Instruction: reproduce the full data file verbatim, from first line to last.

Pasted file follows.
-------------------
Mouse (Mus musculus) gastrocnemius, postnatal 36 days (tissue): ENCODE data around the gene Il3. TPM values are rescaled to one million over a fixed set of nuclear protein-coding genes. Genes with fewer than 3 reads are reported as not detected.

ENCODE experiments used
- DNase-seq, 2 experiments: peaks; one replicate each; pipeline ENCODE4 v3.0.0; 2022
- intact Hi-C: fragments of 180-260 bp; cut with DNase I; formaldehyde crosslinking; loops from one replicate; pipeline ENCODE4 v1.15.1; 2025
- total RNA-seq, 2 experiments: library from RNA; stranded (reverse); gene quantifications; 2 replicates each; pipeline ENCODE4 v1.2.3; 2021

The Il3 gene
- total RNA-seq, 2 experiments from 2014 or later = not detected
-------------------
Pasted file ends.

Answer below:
Mouse (Mus musculus) gastrocnemius, postnatal 36 days (tissue): ENCODE data around the gene Il3. TPM values are rescaled to one million over a fixed set of nuclear protein-coding genes. Genes with fewer than 3 reads are reported as not detected.

ENCODE experiments used
- DNase-seq, 2 experiments: peaks; one replicate each; pipeline ENCODE4 v3.0.0; 2022
- intact Hi-C: fragments of 180-260 bp; cut with DNase I; formaldehyde crosslinking; loops from one replicate; pipeline ENCODE4 v1.15.1; 2025
- total RNA-seq, 2 experiments: library from RNA; stranded (reverse); gene quantifications; 2 replicates each; pipeline ENCODE4 v1.2.3; 2021

The Il3 gene
- total RNA-seq, 2 experiments from 2014 or later = not detected